I posted this last night and wanted to share it here. I know more people read than post here and thought this might be helpful to someone. Robin Williams’ death was a tragic shock to say the least. But to hear after the fact that he had been dealing with early symptoms of Parkinson’s Disease was revealing and troubling. An excellent article came out today that states the number one hurdle that people diagnosed with Parkinson’s have to deal with is depression. http://nws.mx/Ye7cvV “With tributes flowing in for Robin Williams, the chief medical official at the National Parkinson’s Foundation is hopeful the comedian’s passing will help raise awareness of the disease and the “double whammy” it poses to patients who also experience depression. “With Parkinson’s disease, depression is the largest hurdle that people face. You would think it would be mobility problems, but our surveys have shown that [it] is actually depression that they find their biggest challenge,” says Michael Okun, M.D., the medical director of the National Parkinson Foundation.” Parkinson’s has a stigma attached to it that can cause a feeling of isolation. Michael J. Fox waited seven years to reveal that he had the illness. Having the courage to own up and deal publicly with Parkinson’s is tough because of the fear that people will view you differently. I get why Robin Williams didn’t want to share his disease with the public. I wish he had. I think it would have helped a lot of people who are suffering with the disease to not feel like they’re alone. It’s taken me a while to feel comfortable sharing this. It's not the sort of thing that comes up in everyday conversation. But it’s part of who I am, so here goes. In 2008 I started noticing that my right arm wasn’t swinging when I walked. It felt heavy. A few months later my handwriting started getting small and cramped. I had no idea anything was wrong, except that occasionally my hand would twitch when I tried to mouse or do things that involved fine motor control. I thought I had Thoracic Outlet Syndrome. In fact I was convinced and was pretty peeved when a neurologist informed me that I didn’t. Over the next few years I saw a hand therapist, physical therapist, neurologist, vascular surgeon, orthopedic surgeon and chiropractor trying to figure out why my hand and arm seemed slightly paralyzed and non functional. Three years after first noticing something was wrong I got the news that it was possibly/probably Parkinson’s Disease. I don't have a tremor, and I may never have one. Who knows? I'm mostly rigid and slow and since my symptoms were so atypical, the doctor didn’t want to commit to a positive diagnosis. But I responded very well to carb/levo (Sinemet) which is the gold standard for treating Parkinson’s. The only side effect of the drug is dyskinesia, the jerkiness you usually associate with the disease. (Picture Michael J. Fox.) Two years went by with this doctor and still no headway. In 2013 he sent me to the Mayo Clinic because he didn’t feel like he could do much more for me. I had a DaTscan (an imaging technology that uses small amounts of a radioactive drug to help determine how much dopamine is available in a person's brain) that helped the neurologist there confirm the diagnosis. I finally had relief because now I knew what I was dealing with. Before that, I spent many nights in tears because I felt like I had lost control of my body and it wasn’t getting better. Mixing a bowl of pancake batter was an ordeal. Putting on makeup and brushing teeth was interesting. One night while brushing my teeth by holding the toothbrush with my right hand and moving it with my more mobile left one, my daughter came in and asked what on earth I was doing. “Shut up! I’m brushing my teeth!” I’ve learned to use my left hand for a lot of things. Walking is sometimes a chore. My right foot often drags and it puts extra strain on my left leg to keep my balance. I have to take extra care and pay attention to where I’m walking. Falling down is a big fear of mine. And stairs. I tend to be overly cautious going up and down stairs. I had more anxiety not knowing what was happening at the beginning of all this than I do now, knowing full well what my future may hold. Sinemet is wonderful! I can walk, write, sew, and do almost everything I want to do. And with more awareness and research, more options are becoming available. I’m an optimistic person. I always have been and I think I always will be. Life is an adventure! I think I’ve adopted that as my mantra. I’m not about to give in without a fight. I love being creative. I enjoy appliqué quilting, cooking, renovating our home, and gardening just to name a few. I know that things can change, but for now I’m happy with life. We’re all given challenges, and I think that how we deal with them says a lot about what kind of people we are. It helps immensely to have an incredibly loving, supportive husband and family, and a passel of great friends. My heart goes out to Robin and his family. -Marcie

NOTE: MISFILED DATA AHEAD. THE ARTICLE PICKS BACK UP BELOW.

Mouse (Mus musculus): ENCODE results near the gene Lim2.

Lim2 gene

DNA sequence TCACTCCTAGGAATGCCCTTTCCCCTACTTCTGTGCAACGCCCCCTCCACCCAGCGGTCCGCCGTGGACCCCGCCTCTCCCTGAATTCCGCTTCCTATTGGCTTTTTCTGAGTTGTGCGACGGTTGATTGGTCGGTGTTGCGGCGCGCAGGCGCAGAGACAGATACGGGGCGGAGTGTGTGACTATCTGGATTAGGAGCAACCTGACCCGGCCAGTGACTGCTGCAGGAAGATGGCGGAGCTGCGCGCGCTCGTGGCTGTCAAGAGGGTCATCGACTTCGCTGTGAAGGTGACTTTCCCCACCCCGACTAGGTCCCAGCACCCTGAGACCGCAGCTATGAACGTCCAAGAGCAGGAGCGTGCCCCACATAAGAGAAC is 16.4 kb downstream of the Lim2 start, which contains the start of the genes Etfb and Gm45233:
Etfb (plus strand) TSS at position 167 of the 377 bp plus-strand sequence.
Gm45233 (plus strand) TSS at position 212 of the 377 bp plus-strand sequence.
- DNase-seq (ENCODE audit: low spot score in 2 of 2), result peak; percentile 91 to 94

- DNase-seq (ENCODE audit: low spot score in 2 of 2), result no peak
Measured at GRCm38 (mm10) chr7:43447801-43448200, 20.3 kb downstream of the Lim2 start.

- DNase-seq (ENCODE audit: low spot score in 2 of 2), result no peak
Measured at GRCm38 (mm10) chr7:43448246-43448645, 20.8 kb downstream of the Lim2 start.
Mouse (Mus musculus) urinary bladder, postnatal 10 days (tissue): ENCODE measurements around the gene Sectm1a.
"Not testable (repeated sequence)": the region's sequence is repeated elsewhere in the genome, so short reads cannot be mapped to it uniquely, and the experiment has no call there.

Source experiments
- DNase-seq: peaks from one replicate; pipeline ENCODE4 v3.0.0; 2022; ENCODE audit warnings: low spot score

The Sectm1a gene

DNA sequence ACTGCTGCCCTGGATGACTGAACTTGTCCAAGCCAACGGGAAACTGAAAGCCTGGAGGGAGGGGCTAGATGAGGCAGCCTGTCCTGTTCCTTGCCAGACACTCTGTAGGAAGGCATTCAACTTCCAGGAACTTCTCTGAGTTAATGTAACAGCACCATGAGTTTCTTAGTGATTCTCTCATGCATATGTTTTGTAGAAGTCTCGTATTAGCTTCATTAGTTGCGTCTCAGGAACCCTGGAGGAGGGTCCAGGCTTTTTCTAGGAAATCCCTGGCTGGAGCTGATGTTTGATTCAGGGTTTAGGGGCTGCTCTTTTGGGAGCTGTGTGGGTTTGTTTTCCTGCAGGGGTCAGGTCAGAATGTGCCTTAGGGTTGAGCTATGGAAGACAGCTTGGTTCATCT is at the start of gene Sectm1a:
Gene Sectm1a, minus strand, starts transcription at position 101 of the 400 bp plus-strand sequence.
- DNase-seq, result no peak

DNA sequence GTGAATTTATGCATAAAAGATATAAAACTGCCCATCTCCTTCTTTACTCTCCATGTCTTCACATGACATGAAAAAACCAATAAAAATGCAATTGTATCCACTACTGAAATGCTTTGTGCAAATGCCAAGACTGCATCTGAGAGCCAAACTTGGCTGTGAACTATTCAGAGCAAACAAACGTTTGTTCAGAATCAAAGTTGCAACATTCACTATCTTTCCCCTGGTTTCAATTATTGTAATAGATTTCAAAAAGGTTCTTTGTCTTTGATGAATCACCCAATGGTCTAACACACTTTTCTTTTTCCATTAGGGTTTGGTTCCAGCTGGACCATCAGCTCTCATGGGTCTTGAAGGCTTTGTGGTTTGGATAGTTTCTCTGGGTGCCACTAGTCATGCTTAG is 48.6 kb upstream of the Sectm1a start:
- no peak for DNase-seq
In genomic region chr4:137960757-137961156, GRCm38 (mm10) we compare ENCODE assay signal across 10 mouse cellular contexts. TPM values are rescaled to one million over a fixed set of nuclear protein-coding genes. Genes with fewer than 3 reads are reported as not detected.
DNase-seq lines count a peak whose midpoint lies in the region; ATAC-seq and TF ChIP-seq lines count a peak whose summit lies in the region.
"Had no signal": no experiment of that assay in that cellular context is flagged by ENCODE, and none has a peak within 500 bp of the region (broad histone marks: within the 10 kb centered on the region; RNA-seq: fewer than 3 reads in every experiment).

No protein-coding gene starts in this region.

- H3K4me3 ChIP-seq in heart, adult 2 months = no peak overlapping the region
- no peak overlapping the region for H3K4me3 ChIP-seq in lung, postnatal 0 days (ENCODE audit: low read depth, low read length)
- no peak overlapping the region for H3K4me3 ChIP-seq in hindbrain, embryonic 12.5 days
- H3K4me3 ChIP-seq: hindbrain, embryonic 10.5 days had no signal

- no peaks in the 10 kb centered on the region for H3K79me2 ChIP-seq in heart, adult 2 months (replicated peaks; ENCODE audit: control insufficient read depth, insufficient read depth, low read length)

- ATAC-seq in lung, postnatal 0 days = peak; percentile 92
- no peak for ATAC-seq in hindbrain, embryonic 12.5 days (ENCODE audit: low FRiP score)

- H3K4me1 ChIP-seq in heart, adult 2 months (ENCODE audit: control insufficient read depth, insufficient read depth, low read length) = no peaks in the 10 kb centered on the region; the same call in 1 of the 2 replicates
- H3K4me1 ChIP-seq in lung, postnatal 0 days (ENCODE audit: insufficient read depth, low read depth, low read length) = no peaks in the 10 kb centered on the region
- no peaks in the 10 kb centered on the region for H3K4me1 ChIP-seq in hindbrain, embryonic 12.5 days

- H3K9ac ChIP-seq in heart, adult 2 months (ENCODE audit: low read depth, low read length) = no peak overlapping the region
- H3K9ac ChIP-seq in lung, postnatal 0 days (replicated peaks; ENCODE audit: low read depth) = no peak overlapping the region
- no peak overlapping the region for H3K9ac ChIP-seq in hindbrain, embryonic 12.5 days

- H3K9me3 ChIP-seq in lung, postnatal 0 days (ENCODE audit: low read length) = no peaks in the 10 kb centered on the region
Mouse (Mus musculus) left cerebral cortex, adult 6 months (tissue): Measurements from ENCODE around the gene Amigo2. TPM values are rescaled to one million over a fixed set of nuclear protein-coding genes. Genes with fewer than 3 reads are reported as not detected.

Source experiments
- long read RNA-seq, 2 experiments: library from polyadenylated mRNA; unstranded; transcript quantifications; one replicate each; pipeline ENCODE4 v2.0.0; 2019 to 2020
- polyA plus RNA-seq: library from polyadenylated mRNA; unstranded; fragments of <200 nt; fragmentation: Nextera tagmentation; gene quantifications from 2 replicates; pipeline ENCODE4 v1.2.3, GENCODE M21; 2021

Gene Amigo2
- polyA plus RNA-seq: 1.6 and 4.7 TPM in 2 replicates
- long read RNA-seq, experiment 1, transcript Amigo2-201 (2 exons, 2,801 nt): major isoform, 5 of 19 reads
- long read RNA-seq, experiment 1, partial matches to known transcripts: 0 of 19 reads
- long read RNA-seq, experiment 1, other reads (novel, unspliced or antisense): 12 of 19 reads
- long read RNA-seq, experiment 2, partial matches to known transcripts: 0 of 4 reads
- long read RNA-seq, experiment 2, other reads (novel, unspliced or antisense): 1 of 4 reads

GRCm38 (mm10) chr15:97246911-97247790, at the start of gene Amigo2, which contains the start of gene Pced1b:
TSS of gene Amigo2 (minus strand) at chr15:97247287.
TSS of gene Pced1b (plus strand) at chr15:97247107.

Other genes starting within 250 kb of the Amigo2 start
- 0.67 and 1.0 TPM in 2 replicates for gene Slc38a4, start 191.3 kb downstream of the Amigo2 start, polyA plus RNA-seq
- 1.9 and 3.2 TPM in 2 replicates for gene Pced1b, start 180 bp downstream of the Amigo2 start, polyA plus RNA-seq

15. Annemarcel


    Thank you for sharing, Mark. My faith in God makes it easier for me to handle what the future may or may not hold. I'm glad to hear Tim is able to be with his family. My prayers go out to them. Here's to your speedy recovery! -Marcie